A 62-year-old man died in a California court during a legal battle against Wells Fargo, which accidentally foreclosed his home due to a typo.
Larry Delassus, a U.S. Navy veteran, lived in a condo in Hermosa Beach. Two years ago, he lost his house after his assessor’s parcel number made it seem as if he were behind on his property taxes. It turned out, the number corresponded to his neighbor’s house.
Though he provided records indicating he was ahead of schedule on his mortgage payments and had paid property taxes, he still had to go to court on December 19, 2012. While at Torrance Courthouse, he suffered a massive heart attack, leading to his death.
Anthony Trujillo, his lawyer and friend, argued against a ruling issued by the judge who sided with Wells Fargo.
Trujillo was the one who discovered the bank’s mistake when he was going through Delassus’s accounts. He called the bank and told them of the error, and they quickly acknowledged it and fixed his credit history.
Despite acknowledging their mistake, they went forward with the foreclosure and sold his home at an auction.
Delassus, suffering from a rare blood-clot disorder called Budd-Chiari syndrome, was hospitalized often and had to move to a small apartment in an assisted-living home when his home was sold.
On the day he died, he and Wells Fargo were in court for a preliminary hearing. He was in a wheelchair in the back of the room preparing to testify.
He was fully expecting the judge to realize the bank’s mistake, and was shocked when Judge Laura Ellison said the case facts didn’t justify Delassus’ claim of fraud and negligence.
It took nearly an hour to go through bank documents, proving Wells Fargo’s error and Delassus’ innocence. It was around that time when he had the heart attack.
“He was sure that when a judge heard that he was never even late on a payment, that (the judge) would do something,” Debbie Popovich, a friend of Delassus’ said.
Wells Fargo released a statement about the death, saying it was “tragic” but that he should not have been in the courthouse.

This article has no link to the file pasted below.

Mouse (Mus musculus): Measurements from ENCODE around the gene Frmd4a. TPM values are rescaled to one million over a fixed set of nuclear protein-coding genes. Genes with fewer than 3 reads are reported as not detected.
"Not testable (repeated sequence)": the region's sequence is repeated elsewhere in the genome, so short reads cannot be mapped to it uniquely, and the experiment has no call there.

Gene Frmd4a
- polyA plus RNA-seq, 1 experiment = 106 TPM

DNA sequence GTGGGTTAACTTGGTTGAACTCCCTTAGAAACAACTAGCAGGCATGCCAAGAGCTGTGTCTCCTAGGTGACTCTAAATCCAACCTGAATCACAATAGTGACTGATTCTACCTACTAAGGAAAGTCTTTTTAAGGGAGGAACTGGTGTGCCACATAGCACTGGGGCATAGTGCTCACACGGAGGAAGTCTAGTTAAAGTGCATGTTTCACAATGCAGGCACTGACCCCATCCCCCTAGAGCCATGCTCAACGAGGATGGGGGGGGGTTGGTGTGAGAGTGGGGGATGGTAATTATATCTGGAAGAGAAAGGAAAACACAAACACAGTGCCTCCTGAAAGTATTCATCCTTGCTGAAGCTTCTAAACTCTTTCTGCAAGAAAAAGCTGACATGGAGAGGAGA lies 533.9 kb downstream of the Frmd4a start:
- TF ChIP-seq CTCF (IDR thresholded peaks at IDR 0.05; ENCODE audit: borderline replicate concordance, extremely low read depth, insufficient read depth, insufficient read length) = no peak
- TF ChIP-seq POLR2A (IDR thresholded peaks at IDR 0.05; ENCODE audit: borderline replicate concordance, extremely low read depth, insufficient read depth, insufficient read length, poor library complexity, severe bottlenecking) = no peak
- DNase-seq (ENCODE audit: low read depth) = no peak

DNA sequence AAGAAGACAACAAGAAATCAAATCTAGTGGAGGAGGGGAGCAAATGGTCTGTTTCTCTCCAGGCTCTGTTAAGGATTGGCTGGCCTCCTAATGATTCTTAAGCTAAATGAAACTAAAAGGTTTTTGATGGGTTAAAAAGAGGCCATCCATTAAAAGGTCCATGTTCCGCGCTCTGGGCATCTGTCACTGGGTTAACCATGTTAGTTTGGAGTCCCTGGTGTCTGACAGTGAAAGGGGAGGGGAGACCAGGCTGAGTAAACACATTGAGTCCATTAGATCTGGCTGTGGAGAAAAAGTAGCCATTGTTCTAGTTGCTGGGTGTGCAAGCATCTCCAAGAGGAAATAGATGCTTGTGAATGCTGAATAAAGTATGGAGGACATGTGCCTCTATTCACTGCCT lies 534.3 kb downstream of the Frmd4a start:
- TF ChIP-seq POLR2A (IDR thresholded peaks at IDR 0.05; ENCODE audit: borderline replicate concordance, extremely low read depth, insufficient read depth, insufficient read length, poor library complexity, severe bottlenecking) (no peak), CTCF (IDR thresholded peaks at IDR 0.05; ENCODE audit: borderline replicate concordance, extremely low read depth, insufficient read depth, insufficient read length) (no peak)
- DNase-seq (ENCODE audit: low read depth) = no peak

Though the story came to a devastating end, friends and family remember his lawyer, Trujillo, always being there for him.
“He was a very good guy, a simple man. He loved animals,” neighbor Kelly Flynn said. “Anthony was his guardian angel. He was really good to Larry. Larry would definitely get frustrated [with the bank], but Anthony was his guy because it was overwhelming for Larry to handle the pressure.”
It all started when, in March of 2009, Delassus’ mortgage payment of $1,237 was not processed by the bank, though he had always paid his mortgage two months early since 2007.
World Savings Bank told Delassus that he was behind on payments, but since he was hospitalized at the time, he asked Trujillo to examine it.
Trujillo found that he had refinanced his mortgage four times since 2007 and did not know about the extra service charges applied to his regular payments.
The problem finally came to its climax in March 2009 when the bank wouldn’t accept his regular $1,297 payment because it was no longer enough, since the bank thought he owed much more in order to satisfy his “tax situation.”
“They basically defaulted him on their own entirely from their own paperwork screw-up,” Trujillo said.
Despite the bank knowing about the problem, World Savings Bank (now owned by Wells Fargo) did not accept that he was up-to-date on his payments.
So they went ahead and sold his home for $270,000.
A few months later, the home was sold again for $440,000.
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